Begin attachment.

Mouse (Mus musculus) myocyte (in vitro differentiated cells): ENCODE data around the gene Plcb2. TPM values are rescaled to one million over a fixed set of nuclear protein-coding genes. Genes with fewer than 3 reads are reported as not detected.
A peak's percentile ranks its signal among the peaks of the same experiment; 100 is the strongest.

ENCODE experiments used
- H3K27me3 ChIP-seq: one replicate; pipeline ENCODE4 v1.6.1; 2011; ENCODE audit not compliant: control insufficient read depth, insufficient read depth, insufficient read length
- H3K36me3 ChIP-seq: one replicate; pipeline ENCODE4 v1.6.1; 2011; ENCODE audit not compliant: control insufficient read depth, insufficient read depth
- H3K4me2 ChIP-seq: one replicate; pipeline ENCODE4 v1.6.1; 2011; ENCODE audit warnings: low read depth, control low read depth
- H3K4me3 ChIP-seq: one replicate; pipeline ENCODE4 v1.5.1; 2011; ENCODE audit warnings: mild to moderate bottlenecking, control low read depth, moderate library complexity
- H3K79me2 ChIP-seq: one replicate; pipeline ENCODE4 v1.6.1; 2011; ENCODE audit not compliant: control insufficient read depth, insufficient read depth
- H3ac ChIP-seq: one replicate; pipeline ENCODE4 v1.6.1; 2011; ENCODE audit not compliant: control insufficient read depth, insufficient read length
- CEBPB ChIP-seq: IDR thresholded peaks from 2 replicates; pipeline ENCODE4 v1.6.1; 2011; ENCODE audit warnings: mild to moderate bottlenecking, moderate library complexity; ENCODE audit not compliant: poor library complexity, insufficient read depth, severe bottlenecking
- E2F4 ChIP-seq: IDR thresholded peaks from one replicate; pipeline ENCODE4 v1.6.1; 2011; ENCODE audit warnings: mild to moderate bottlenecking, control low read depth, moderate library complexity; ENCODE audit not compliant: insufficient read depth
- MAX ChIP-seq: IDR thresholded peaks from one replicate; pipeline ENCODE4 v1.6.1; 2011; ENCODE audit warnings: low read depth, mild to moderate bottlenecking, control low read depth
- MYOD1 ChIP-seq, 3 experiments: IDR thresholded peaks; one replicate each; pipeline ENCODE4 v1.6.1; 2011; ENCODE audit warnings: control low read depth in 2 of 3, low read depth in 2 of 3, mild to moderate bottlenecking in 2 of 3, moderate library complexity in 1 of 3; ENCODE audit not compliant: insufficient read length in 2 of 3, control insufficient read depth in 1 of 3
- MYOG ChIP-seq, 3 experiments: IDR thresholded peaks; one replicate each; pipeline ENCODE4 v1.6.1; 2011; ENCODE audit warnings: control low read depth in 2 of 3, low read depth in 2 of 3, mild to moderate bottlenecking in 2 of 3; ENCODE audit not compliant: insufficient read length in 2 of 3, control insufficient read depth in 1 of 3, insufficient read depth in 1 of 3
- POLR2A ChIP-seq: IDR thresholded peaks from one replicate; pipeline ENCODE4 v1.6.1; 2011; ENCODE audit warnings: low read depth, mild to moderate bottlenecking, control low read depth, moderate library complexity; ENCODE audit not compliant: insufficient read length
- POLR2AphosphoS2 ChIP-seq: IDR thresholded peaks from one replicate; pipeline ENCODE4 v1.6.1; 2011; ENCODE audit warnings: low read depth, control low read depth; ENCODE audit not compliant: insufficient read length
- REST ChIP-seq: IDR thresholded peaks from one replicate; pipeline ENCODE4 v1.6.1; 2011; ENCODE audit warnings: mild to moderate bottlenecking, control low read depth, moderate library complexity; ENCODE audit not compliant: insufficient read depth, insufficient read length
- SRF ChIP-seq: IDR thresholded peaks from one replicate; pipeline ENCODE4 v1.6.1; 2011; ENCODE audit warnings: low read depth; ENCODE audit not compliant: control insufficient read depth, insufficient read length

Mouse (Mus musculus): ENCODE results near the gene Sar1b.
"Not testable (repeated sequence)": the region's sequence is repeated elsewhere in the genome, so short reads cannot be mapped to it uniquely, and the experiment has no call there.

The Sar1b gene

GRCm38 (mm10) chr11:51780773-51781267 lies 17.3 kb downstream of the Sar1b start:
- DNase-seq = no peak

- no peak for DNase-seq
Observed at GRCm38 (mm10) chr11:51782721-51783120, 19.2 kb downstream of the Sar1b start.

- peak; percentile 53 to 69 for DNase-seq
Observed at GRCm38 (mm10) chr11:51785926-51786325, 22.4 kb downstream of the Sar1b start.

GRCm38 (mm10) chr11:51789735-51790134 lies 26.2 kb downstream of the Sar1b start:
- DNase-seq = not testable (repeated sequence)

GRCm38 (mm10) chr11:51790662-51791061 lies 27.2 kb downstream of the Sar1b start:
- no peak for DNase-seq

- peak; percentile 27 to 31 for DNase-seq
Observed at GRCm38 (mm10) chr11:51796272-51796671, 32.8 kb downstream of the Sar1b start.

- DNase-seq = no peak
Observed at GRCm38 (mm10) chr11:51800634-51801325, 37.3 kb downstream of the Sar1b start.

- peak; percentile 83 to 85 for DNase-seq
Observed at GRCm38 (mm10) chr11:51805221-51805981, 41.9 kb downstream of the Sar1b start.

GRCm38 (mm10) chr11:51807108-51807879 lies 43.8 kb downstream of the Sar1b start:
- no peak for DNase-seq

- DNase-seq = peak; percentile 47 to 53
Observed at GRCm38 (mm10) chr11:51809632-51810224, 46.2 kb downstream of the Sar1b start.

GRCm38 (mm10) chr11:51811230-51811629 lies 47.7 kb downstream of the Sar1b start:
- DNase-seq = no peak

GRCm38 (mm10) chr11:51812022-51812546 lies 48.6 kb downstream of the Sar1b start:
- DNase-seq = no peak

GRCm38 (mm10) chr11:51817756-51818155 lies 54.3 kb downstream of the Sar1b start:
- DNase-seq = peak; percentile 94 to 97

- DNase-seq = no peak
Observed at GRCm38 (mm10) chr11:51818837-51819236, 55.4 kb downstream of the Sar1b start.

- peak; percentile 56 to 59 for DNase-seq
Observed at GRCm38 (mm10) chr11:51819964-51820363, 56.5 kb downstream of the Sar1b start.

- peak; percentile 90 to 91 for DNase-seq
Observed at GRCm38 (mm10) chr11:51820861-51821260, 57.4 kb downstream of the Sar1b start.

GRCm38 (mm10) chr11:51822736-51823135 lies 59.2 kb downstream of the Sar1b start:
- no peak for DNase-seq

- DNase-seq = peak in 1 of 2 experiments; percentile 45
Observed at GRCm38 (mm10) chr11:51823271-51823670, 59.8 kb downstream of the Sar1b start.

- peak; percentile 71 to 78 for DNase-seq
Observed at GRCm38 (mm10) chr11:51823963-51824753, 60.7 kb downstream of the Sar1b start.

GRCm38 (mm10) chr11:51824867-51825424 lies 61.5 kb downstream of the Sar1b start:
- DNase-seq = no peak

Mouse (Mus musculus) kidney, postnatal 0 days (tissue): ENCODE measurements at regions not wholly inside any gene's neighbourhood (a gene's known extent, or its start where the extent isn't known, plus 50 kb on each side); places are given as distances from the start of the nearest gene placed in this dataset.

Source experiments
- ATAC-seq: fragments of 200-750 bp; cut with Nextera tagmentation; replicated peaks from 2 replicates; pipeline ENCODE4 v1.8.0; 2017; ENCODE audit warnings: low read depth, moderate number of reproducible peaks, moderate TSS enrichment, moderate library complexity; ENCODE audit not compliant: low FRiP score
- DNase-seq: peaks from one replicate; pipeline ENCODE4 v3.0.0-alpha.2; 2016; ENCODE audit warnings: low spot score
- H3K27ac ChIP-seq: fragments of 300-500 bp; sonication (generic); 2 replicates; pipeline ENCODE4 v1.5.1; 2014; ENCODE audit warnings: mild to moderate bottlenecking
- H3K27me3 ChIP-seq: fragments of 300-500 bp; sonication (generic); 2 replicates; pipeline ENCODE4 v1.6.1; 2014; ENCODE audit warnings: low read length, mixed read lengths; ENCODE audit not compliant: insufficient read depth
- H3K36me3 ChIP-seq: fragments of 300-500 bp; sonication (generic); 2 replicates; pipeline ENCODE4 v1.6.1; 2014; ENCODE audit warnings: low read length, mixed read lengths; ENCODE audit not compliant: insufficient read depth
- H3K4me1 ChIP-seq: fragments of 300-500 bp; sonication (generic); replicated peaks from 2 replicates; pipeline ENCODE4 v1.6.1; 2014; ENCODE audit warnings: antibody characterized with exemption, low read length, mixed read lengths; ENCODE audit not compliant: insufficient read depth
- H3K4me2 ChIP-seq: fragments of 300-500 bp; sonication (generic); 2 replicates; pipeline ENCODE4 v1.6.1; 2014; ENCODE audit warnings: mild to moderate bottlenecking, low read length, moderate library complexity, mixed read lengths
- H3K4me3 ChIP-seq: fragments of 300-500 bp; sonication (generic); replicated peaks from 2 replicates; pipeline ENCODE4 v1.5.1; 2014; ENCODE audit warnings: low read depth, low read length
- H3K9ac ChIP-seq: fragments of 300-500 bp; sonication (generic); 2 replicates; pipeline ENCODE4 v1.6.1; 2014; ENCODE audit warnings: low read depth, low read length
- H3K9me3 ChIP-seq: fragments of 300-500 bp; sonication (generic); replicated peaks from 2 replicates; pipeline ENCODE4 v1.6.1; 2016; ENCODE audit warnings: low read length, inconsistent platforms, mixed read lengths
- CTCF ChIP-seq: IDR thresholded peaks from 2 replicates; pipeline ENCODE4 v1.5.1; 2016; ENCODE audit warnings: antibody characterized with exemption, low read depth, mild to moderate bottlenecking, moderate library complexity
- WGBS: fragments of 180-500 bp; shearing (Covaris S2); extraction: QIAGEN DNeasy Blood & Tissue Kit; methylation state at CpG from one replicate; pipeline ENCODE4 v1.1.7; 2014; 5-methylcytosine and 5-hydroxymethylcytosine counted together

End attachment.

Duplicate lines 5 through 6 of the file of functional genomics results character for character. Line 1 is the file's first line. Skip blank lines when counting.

- H3K36me3 ChIP-seq: one replicate; pipeline ENCODE4 v1.6.1; 2011; ENCODE audit not compliant: control insufficient read depth, insufficient read depth
- H3K4me2 ChIP-seq: one replicate; pipeline ENCODE4 v1.6.1; 2011; ENCODE audit warnings: low read depth, control low read depth